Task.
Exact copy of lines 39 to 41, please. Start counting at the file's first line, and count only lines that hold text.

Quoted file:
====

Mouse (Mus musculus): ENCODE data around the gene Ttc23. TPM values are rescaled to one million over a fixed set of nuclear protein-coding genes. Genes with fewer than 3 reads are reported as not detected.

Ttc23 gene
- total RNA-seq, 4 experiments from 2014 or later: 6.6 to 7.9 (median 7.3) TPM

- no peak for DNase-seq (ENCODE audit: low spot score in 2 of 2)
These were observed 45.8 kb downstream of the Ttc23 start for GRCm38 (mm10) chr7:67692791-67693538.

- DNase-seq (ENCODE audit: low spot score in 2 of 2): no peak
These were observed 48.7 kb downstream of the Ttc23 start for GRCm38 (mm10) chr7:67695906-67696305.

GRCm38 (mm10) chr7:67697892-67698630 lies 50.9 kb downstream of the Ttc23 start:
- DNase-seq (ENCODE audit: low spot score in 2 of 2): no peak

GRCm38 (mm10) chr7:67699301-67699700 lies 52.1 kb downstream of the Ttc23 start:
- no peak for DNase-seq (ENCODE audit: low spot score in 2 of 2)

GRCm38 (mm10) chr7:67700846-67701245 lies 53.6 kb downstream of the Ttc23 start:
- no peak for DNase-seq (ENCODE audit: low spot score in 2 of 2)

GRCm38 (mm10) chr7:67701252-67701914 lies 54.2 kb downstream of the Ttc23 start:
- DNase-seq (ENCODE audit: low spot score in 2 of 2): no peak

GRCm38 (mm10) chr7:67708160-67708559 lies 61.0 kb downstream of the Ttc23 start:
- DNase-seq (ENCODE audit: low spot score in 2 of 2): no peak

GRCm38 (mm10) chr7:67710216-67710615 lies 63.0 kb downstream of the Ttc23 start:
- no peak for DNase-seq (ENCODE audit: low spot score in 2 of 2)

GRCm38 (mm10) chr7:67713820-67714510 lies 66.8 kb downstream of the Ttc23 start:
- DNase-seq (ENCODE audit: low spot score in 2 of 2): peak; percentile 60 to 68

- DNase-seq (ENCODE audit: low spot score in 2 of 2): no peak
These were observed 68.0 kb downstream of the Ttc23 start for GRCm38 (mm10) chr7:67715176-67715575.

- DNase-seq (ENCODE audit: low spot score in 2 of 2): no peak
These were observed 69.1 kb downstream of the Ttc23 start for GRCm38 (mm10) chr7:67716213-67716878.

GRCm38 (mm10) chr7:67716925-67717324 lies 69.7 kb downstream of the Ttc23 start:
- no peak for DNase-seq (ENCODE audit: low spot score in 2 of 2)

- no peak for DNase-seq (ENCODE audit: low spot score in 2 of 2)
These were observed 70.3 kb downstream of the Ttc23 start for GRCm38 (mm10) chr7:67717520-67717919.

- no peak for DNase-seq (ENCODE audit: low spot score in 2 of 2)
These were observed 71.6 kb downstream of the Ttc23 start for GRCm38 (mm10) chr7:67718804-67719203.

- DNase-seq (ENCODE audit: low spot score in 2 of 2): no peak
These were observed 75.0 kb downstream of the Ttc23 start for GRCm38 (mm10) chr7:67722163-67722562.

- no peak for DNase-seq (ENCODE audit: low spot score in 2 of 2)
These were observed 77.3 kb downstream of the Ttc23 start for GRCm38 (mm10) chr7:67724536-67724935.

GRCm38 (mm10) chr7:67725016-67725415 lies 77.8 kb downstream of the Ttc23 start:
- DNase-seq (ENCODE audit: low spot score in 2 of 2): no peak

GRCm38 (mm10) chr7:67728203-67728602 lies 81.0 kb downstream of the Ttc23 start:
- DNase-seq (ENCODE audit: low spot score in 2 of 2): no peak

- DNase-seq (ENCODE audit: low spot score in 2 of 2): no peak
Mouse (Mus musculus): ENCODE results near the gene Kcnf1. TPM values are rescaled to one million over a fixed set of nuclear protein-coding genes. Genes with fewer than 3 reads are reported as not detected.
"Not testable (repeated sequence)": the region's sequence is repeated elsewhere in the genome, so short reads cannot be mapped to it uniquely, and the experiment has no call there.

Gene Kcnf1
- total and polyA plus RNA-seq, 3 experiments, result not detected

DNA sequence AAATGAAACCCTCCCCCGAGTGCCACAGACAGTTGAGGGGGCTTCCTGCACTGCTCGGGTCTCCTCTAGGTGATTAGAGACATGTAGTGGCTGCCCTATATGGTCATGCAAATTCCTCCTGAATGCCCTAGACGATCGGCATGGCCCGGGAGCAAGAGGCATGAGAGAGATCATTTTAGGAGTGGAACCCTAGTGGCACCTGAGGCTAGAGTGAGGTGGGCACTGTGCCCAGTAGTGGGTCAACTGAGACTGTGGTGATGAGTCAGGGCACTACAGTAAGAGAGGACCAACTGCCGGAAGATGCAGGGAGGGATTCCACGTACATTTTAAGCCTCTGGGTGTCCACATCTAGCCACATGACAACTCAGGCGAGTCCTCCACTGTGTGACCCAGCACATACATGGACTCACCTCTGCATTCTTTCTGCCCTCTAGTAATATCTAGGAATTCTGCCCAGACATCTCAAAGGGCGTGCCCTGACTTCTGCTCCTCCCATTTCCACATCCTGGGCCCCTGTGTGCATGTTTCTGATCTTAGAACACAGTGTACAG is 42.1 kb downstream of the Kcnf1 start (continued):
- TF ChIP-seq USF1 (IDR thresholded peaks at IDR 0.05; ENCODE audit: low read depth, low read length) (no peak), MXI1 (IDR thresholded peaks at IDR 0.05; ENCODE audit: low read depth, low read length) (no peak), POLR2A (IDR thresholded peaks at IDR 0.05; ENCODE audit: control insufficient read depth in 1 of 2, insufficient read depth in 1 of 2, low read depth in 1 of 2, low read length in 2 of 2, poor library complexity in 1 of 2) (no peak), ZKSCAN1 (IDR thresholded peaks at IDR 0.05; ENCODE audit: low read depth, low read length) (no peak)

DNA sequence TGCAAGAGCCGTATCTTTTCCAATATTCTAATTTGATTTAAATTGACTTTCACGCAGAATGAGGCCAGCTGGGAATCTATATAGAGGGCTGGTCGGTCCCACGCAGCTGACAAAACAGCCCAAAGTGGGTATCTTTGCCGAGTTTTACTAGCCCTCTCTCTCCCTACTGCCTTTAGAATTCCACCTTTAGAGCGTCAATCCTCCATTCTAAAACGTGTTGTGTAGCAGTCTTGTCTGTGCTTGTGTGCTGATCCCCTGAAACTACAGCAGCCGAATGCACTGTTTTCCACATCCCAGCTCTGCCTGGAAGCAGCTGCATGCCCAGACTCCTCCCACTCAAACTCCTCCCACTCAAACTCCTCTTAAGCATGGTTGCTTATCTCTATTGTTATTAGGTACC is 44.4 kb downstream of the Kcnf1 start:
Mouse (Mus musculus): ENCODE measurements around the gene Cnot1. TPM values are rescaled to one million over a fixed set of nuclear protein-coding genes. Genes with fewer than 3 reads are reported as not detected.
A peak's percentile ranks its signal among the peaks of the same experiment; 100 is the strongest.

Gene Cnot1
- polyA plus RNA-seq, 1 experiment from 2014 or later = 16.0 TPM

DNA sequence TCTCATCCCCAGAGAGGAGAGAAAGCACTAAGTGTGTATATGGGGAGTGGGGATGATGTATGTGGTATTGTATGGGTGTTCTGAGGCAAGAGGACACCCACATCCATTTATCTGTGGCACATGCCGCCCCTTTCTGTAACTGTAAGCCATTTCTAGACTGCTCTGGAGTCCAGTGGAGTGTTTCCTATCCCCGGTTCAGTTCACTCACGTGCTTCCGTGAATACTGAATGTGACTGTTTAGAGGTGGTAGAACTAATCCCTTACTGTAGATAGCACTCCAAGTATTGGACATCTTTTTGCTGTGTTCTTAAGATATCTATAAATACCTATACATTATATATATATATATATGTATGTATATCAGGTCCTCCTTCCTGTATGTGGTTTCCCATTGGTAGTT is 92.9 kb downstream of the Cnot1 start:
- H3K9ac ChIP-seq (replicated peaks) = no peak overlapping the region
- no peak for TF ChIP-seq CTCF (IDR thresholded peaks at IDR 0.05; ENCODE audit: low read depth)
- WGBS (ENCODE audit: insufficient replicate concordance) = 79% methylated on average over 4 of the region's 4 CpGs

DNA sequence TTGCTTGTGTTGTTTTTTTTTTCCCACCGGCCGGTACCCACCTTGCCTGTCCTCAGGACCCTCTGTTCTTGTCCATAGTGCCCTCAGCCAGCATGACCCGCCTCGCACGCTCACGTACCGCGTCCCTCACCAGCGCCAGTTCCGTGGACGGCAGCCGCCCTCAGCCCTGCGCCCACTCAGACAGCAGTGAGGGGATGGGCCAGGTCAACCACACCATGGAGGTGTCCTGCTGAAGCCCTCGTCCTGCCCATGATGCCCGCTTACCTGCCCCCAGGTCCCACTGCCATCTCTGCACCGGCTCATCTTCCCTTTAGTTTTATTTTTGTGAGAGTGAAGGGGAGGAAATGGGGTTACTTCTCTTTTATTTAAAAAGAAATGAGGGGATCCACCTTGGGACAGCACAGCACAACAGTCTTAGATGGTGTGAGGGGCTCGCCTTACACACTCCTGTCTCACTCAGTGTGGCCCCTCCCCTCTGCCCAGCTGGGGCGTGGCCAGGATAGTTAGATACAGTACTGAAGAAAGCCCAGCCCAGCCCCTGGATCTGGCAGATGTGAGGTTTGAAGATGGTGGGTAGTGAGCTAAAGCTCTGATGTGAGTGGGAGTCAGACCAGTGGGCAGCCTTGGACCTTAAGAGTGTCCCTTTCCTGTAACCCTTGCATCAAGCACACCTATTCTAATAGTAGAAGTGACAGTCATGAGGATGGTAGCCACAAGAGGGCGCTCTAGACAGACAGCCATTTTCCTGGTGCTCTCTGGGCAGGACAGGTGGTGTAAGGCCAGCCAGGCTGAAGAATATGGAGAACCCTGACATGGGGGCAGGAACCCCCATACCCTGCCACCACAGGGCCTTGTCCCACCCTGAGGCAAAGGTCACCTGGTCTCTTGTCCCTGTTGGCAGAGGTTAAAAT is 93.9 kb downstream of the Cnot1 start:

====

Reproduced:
- DNase-seq (ENCODE audit: low spot score in 2 of 2): no peak

- DNase-seq (ENCODE audit: low spot score in 2 of 2): no peak
Mouse (Mus musculus): ENCODE results near the gene Kcnf1. TPM values are rescaled to one million over a fixed set of nuclear protein-coding genes. Genes with fewer than 3 reads are reported as not detected.